WATCH: 'Shannon Dragons' promoting wellness on the water

Rebecca Laffan

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Rebecca Laffan

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rebecca.laffan@limerickleader.ie

WATCH: 'Shannon Dragons' promoting wellness on the water

The Shannon Dragons are more than just your average rowing club | Picture: Adrian Butler

THREE TIMES a week, the sound of a booming, rhythmic drum bounces off the water of the River Shannon in Castleconnell, and the smooth surface of the water is sliced through effortlessly by a spectacular sight. 

Above the sound of the drums and the splash of water off the paddles is the chatter of a group of very special women - brought together by chance and kept together by the bond they’ve created. 

The Shannon Dragons is an apt name for the group; they are fearless, tough and graceful as they cut through the Shannon waters on their 40-foot long boat. 

The club was formed in 2017 by Brid O’Connell, a breast cancer survivor who swears by the water’s powers in promoting recovery and restoring confidence - and she now leads a team of over 70 women who are just as passionate. 

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Based in O’Brien’s Bridge, a village on the banks of the beautiful Shannon, the club draws members from Limerick, Clare and Tipperary and is composed of women who have had breast cancer, and their friends and supporters.

“It is tough,” Bríd said, “Jessica O’Keefe, our trainer, really puts us through our paces.

“You start off enjoying being in the water and you just love the experience and you get fit almost as a byproduct.

“It takes you to a level of fitness that you never experienced before, and you never knew you had,” she laughed. 

Bríd explains how the group were brought together by word of mouth, and how the groups acceptance and camaraderie keeps the team tight. 

“When you see other people who kind of look like you out doing it, it makes you think ‘oh, maybe I can do this’. It removes the idea that this is for athletes or a younger population.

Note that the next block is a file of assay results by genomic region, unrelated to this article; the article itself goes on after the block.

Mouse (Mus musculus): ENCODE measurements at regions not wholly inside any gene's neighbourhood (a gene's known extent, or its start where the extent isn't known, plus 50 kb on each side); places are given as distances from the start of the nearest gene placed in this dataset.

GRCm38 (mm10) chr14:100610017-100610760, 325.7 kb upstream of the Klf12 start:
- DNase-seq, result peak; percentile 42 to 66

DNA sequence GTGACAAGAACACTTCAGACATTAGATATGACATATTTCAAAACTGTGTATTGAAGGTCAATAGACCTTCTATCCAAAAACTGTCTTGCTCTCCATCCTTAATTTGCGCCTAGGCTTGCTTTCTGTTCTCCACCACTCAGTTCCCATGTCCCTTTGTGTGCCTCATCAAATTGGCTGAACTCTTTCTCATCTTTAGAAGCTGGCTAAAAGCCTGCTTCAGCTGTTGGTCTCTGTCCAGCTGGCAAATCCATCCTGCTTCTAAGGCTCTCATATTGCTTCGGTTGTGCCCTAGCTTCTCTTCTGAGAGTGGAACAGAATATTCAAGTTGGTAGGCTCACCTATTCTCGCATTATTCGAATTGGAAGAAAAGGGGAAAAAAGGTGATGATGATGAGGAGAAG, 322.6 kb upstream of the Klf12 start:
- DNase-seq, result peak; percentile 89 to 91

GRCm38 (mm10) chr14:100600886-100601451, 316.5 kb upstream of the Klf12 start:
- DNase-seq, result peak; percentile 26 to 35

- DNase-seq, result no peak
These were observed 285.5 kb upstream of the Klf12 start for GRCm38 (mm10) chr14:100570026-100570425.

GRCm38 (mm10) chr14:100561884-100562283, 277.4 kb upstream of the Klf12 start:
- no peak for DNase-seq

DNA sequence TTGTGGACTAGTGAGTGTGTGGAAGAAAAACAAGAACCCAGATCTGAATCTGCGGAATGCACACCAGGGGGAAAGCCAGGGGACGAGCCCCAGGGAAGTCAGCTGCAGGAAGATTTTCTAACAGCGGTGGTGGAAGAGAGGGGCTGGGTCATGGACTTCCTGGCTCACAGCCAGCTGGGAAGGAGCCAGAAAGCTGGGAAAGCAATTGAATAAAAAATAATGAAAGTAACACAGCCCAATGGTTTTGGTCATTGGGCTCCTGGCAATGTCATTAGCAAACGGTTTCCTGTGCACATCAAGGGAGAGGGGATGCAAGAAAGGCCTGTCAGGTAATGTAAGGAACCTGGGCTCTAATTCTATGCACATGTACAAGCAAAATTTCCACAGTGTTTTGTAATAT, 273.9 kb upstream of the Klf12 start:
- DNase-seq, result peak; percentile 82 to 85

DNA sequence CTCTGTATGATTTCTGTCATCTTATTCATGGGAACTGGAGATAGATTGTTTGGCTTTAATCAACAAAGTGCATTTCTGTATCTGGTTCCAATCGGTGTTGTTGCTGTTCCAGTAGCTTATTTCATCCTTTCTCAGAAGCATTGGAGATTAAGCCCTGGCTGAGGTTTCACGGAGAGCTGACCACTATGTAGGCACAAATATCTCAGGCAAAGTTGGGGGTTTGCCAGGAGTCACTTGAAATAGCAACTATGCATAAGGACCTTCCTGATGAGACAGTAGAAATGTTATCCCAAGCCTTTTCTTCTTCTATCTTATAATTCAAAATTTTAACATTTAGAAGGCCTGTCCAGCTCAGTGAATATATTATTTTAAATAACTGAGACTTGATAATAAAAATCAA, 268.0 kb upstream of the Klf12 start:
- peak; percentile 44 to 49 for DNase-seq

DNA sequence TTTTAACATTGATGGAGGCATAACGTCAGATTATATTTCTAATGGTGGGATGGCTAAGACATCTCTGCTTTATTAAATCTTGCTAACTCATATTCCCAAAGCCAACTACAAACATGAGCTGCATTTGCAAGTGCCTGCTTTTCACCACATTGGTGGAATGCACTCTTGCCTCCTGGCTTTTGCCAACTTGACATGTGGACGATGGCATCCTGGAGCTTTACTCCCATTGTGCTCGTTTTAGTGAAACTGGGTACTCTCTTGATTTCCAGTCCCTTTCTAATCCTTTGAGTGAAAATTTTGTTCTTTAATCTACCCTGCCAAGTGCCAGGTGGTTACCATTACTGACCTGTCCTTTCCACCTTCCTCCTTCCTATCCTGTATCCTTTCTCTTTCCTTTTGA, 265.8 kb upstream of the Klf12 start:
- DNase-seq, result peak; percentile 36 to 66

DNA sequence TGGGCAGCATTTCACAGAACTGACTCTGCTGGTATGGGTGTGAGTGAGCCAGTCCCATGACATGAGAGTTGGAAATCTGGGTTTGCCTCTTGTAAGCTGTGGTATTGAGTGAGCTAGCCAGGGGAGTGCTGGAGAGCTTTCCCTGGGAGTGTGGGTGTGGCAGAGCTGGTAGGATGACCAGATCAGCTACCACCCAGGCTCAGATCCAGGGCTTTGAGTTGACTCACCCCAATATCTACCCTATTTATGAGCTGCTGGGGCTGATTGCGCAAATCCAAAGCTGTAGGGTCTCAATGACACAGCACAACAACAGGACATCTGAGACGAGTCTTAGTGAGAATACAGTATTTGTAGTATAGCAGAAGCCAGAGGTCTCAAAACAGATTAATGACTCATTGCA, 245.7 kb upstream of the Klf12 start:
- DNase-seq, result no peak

“The river is for everybody, and it’s another way to access it,” she added. 

“We’re meeting in need, really, of socialisation. It’s lovely to see people at a certain stage in their lives when maybe the children have left home and you’re missing your community of fellow parents.”

The team have competed in multiple regattas across the country, going from strength to strength with each race. 

When asked how fast they go, Bríd laughed: “That’s a very good question - depends on who’s paddling.”

“It’s pretty fast, the boat is manually propelled,” she added, “we’re not professional athletes, though some of us might like to aspire to that!”

Fellow club member Catherine Troy was referred to the club during her lymphedema treatment two years ago. 

“I got in touch with Bríd and came out, put my buoyancy aid on and got out on the water and from that moment on I was hooked, and I’ve never looked back.

“It’s pure relaxation, I haven’t experienced anything like it before”, she added, “after a stressful day at work, family life and different things you just get out onto the water for a while and it’s great.”

“For me, I came from lymphedema services, and other women would have come from breast cancer treatment,” she said, “but when you come here, we’re all just a group of women who get together to take a boat out on the water.”

When another member, Mary O’Sullivan, was asked why she joined the club her answer was simple: “Bríd.”

“I was at a cancer fundraiser and I was going through treatment,” she explains, “I had no hair, no eyebrows, no anything and I had a necklace on.

“Brid looked at me, she didn’t mention my appearance and said ‘I love your necklace’ and that started the conversation.”

Mary admitted she was “hesitant” at first to get involved: “I have lymphodema and couldn’t lift my arm after surgery. I had physio and loads of procedures to try and be able to lift it up and Bríd said to come out, and that I could drum if I couldn’t lift my arm. 

“I got on the boat and to this day, it’s the best thing I ever did,” she said, “there’s such wellness in that water.”

Fittingly, the club motto happens to be Wellness on the Water. 

The club’s focus right now is on their upcoming Inter-Company Dragon Boat Race, which will take place this Sunday, September 1 at O’Briens Bridge boatclub.  

“This kind of event has never been done in Limerick before,” said Bríd. 

Twelve novice teams will battle it out on the water, including teams from Rusal Aughinish, Analog, Axa insurance, Britvic Ballygowan, Limerick City and County Council and Clare County Council.

O'Brien's Bridge Community Group chairperson, Mags O’Connor said that she hopes the event will help “revitalise” the village. 

“We’re delighted to have the Shannon Dragons using the waterways. We always felt that the river was underused really and having the SD here it’s brought a new energy to the village,” she said. 

“Like most rural villages, we’ve been in decline so we hope the competition will help revitalise the area. 

“There’s going to be a festival-type event with music, dancing, food stands and children’s activities, it’s going to be a fabulous event,” she added. 

“Their whole philosophy is one that is advantageous to everyone, it’s great to see.” 

The event, which kicks off at 1pm on Sunday September 1, promises to be a fun-filled day out for everyone with gripping, adrenaline-fuelled racing. ​